The Printed Image: Max Aub’s ‘Juego de Cartas’
For this installment of The Printed Image, I’m taking a departure from book-related items in Distinctive Collections to highlight a unique set of playing cards. Titled Juego de Cartas, the cards include the typical suits of hearts, diamonds, clubs and spades, but the back of each card also includes a note written from one character to another, related to the mysterious life and death of Máximo Ballestros.
The cards are the creation of Max Aub, a Mexican-Spanish experimental novelist, playwright, poet, and critic. Born in Paris in 1903, Aub’s family emigrated to Spain during World War I and became Spanish citizens. At the onset of World War II, Aub was forced into exile and settled in Mexico, joining other Spanish exiles, and where the majority of his professional writing took place.
As stated in the rules on the back of the card box, a set of cards are dealt to the game players, each one taking turns reading the note on their card. Players then take turns pulling and reading cards from the remaining deck until it is finished, the winner being the one who can guess the identity of Máximo Ballesteros.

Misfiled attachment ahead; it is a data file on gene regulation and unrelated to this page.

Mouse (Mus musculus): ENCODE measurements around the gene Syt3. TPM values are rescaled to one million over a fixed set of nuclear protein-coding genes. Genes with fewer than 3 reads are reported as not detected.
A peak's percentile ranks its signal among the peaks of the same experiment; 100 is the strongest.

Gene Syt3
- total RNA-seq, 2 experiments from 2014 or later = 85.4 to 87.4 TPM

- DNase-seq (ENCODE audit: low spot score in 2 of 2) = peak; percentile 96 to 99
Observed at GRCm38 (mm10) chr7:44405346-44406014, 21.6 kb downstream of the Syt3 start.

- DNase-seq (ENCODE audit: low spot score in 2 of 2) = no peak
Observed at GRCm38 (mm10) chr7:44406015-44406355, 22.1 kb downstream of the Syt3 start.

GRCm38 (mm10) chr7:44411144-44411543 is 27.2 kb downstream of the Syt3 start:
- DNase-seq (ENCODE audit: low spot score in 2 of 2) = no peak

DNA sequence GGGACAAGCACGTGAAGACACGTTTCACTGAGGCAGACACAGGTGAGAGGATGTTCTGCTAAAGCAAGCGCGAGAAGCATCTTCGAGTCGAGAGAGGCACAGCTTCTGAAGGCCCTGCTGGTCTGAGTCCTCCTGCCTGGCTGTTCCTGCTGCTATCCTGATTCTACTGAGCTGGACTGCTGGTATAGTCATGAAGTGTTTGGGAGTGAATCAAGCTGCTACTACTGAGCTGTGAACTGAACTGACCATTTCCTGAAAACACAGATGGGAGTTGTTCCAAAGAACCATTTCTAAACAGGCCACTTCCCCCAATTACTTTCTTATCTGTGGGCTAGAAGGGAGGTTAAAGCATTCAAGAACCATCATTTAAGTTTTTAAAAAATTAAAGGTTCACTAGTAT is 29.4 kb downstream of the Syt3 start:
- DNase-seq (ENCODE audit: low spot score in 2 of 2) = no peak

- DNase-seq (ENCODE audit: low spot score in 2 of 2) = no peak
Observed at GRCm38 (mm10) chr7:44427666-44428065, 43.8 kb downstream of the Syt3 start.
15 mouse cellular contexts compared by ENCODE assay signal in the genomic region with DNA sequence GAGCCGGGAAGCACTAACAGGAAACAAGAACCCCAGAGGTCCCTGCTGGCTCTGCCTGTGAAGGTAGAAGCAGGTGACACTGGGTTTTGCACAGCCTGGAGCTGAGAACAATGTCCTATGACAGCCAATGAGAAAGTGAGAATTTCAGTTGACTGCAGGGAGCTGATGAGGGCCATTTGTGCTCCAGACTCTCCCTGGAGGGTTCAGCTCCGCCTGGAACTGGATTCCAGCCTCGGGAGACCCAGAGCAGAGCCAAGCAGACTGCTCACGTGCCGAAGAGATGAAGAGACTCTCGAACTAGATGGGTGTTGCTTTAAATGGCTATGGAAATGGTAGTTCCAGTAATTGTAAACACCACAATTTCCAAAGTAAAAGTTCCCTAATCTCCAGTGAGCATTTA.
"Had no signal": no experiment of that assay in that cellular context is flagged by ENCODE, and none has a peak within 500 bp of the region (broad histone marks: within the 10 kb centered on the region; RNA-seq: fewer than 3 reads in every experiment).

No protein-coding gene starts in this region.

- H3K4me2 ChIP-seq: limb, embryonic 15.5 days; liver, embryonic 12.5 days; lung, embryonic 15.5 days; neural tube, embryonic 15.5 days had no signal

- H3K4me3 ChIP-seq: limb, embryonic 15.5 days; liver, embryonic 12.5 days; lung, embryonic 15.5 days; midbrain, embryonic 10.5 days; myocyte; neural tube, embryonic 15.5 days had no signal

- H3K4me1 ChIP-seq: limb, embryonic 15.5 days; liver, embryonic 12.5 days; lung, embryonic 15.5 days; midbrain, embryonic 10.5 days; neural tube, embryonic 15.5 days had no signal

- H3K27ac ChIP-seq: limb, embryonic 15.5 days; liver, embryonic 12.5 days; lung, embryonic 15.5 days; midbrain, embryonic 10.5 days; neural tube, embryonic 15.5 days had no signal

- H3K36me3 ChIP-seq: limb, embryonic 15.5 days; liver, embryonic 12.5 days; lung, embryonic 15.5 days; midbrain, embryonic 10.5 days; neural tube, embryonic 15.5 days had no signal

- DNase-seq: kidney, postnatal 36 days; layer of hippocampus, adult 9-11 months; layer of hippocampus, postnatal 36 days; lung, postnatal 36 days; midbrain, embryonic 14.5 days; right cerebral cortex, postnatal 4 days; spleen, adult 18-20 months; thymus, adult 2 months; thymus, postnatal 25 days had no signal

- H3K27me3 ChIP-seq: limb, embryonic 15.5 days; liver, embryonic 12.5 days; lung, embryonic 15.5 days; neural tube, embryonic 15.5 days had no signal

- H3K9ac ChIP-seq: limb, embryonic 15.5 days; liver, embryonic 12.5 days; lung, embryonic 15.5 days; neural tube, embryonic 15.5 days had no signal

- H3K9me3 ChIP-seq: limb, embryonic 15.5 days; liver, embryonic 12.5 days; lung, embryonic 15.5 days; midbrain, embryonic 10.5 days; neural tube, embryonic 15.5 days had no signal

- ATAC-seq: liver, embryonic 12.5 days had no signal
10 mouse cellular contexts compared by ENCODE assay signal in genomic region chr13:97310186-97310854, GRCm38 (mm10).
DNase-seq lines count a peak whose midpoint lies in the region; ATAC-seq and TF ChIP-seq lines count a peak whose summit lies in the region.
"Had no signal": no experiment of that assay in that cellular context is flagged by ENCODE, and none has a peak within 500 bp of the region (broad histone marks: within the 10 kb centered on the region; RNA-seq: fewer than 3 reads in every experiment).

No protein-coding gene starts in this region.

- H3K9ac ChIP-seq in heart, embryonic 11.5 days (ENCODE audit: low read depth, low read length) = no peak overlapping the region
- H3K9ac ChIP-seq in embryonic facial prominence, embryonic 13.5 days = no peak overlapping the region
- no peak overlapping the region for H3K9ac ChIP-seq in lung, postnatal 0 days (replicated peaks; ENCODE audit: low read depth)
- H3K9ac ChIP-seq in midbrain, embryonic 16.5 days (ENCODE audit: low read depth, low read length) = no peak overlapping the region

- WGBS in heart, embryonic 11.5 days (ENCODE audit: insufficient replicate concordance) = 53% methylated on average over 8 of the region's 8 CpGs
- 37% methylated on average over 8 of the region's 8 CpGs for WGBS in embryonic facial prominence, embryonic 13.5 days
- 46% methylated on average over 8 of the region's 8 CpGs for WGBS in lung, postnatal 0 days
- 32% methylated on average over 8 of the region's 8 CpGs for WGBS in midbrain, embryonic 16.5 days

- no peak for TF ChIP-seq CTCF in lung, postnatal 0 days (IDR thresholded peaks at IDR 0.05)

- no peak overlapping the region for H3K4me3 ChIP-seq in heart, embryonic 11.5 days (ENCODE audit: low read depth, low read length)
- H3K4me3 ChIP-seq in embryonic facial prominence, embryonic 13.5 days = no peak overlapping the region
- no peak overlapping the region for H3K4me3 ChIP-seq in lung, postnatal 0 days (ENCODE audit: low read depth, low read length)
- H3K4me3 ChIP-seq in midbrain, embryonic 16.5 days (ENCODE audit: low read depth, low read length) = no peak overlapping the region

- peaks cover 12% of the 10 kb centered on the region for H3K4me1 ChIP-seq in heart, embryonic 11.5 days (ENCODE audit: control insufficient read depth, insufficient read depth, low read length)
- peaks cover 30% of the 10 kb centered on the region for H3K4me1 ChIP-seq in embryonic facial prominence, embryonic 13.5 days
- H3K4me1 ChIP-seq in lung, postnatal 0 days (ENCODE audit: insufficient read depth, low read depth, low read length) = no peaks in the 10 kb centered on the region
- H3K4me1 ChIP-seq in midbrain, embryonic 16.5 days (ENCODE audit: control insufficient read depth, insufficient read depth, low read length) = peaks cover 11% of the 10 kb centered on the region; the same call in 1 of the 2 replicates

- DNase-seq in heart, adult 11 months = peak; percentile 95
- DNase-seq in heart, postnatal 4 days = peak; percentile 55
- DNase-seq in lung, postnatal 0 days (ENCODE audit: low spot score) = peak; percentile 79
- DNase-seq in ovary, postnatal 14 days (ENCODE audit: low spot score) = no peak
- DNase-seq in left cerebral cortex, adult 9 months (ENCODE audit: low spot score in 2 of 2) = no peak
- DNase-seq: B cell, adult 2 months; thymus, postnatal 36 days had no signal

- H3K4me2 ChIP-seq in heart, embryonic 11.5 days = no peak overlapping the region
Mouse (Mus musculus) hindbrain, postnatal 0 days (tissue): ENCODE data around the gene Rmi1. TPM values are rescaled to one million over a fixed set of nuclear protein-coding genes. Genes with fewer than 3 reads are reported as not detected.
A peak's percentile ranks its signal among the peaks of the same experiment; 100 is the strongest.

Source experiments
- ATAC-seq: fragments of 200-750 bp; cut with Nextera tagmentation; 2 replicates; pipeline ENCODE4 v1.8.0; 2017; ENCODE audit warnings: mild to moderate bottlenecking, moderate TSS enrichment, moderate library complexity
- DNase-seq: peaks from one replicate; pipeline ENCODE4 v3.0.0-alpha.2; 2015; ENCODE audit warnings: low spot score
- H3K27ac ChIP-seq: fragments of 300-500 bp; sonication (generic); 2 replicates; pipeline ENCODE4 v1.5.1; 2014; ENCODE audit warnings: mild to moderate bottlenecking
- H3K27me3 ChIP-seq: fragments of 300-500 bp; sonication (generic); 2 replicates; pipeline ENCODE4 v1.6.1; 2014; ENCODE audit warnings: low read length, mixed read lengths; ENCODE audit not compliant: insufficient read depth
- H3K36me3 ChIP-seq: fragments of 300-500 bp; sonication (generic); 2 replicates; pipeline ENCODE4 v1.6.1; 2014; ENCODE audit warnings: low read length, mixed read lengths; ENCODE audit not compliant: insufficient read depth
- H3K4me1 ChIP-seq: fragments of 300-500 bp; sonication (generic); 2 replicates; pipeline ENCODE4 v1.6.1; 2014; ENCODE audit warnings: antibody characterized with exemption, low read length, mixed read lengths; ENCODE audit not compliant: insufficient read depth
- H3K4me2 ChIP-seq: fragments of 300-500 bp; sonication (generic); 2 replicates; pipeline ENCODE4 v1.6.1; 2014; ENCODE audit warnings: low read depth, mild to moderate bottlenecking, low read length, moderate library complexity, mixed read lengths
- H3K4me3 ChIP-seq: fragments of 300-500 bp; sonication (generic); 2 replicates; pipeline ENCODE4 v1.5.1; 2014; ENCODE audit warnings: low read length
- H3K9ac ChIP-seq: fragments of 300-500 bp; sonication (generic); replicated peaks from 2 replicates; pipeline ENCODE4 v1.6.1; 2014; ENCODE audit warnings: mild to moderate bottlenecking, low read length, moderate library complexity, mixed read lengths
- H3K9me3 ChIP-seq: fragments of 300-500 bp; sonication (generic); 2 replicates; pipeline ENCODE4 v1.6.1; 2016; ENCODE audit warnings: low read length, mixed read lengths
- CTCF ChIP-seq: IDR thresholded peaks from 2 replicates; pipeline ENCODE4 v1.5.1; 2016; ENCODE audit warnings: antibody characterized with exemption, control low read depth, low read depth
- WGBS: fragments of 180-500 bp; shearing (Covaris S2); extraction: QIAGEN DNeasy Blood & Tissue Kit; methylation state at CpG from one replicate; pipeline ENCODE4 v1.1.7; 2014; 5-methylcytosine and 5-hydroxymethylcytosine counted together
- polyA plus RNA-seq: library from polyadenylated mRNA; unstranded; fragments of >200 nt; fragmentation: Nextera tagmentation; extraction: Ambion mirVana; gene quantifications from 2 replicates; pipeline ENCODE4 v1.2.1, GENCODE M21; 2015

The drawings on the cards are attributed to Jusep Torres Campalans, who was the subject of a fictitious biography that Aub wrote in 1958, so we may surmise that Aub himself drew the cards. The drawings veer close to abstraction, but still recall the iconic nature of playing cards as we know them today. The drawings also include other symbols and characters, such as cups and swords, which recall the iconography of tarot cards. These attributes, along with their larger size (4.25 x 6.75 inches each), help in creating a dual meaning for the cards.
Only a couple of Aub’s works have been translated into English, and Juego de Cartas still remains only available in the original Spanish and French text. But even if the language proves to be a barrier to some, the deck still stands as a remarkable object, presenting a unique example of story deconstruction, where the act of reading becomes both a game and a storytelling device itself.
Juego de Cartas is available to view in Falvey Library’s Rare Book Room by appointment only.
Mike Sgier is a Distinctive Collections Coordinator at Falvey Library.
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